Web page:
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Meet Our 2019 Cohort of Fellows: Stephanie Myles


Harvard Business School

If I had to describe myself succinctly, I guess my headline would be the following: Black.Gay.Woman.Lifelong Learner. I'm originally from North Memphis, TN but I've been in the DC area for about 7 years. I grew up in a really rough neighborhood and I saw my family and community struggle, especially the adults around me who didn't have the chance to finish high school or go to college. I learned pretty early in life the importance, value and power of education. The hardships and daily struggles we lived through pushed me to not only empower myself, but also to do the same for the people around me. And so, I decided to break the status quo and pursue a college degree. I went to The University of Memphis and majored in International Business. I wanted to understand the business world and global markets and eventually bring that back to my neighborhood.

After a series of challenges, I was fortunate to land my job at the U.S. Postal Service Headquarters in Washington, DC. I started as a management intern in Global Business and worked my way through different positions in the organization and today I'm an International Operations Specialist. My role is to analyze the service performance of our global Express Mail Service product (EMS) that we exchange with over 190 countries and identify operational issues and areas for improvement.


What made you consider business school?

My end goal is to create jobs in disenfranchised neighborhoods like the one that I come from, and to do this, I want to become an entrepreneur so that I can have a direct positive impact in creating opportunities for those who need them the most. However, I first need to cultivate a holistic mindset and practice making business decisions at a higher level and to do so, I need to go through business school as a critical pathway to my success.


What are you most excited about in terms of your time in business school?

I realize that attending business school is an incredible opportunity and I'm most excited to use this platform to advocate for LGBTQIA+ issues and to make the most use of our entrepreneurship resources. I want to take on a leadership role in our Pride Club and organize LGBTQ-focused webinars, student panels, networking mixers, and community service events, and use these platforms to amplify and address community issues such as coping with depression, the attack on transgender rights, and access to adequate healthcare. On the academic side, I'm excited to thoroughly understand, explore, and utilize the principles of entrepreneurship that will enable me to make a pivotal career change and form my own company. My hope is to make a positive contribution that enriches the social fabric of my community and emerge from my experience re-branded as a transformative global leader.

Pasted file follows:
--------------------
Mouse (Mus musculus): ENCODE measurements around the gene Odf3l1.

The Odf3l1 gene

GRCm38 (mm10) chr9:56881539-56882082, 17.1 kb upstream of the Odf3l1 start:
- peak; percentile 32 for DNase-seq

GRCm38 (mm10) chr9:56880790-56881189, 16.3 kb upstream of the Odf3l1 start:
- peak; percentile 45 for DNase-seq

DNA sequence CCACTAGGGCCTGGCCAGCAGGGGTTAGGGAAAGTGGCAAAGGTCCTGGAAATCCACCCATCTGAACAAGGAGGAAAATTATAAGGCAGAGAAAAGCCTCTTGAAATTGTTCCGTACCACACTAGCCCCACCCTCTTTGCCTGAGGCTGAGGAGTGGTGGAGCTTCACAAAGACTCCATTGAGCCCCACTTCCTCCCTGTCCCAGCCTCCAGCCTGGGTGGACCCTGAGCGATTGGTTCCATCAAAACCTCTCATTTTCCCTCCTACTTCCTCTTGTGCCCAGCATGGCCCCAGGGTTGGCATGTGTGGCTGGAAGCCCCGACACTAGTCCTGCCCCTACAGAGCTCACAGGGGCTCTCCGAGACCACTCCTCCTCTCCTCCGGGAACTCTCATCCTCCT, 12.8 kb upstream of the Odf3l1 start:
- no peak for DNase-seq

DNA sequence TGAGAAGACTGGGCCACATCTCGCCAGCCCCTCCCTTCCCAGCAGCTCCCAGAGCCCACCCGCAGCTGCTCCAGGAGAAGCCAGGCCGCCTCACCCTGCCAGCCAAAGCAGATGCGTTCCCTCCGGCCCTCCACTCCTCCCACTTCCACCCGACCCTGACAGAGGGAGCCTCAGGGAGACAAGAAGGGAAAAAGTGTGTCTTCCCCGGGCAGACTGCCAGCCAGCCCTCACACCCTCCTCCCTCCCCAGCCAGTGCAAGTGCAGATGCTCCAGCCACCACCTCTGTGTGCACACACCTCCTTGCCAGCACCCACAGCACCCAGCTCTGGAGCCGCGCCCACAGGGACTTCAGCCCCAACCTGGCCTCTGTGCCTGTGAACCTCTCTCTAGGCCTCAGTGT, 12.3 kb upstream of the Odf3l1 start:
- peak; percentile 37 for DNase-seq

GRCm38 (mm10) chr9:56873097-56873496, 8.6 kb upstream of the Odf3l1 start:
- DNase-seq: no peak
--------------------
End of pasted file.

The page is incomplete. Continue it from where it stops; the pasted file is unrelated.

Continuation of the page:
Who are some leaders (in the LGBT community, in business, or in society) that most inspire you?

There are so many! I find individuals who possess a unique type of bravery and courage to challenge the status quo decades before our collective society is ready for it to be completely awe-inspiring. Immediately, I think of transgender rights activists Marsha P. Johnson and Sylvia Rivera who spearheaded the gay liberation movement and continued to advocate for trans-visibility even when faced with adversity from their cis-counterparts. Even today, I am inspired by people of my generation who unapologetically push the front lines and reshape current ideologies – people such as Indya Moore (they play the character "Angel" on FX's Pose) and Chase Strangio. In my local community, SaVanna Wanzer is a hero of mine, as she does so much incredible work to organize and amplify the month of May as a celebration of the Transgender and Non-Binary Communities of the DC area. Pivoting to my authors, James Baldwin and Chris Hedges have completely different writing styles but are both phenomenally elegant in holding up a raw mirror and addressing the ills that affect our society. I have to recognize Anthony Bourdain as an author and "the people's chef" who inspired me by letting us experience cultures vicariously through his travels. And of course, I'm inspired by Tim Berners-Lee, the guy who invented the World Wide Web, because if it wasn't for him, I'd have a markedly more difficult time learning about any of my other heroes!


What's one thing everyone should know about you?

Don't let the southern accent fool you; I know how to BBQ too! In all seriousness, I take my commitment to making a positive social impact to heart and I am determined to fulfill my life's work with a resolute passion.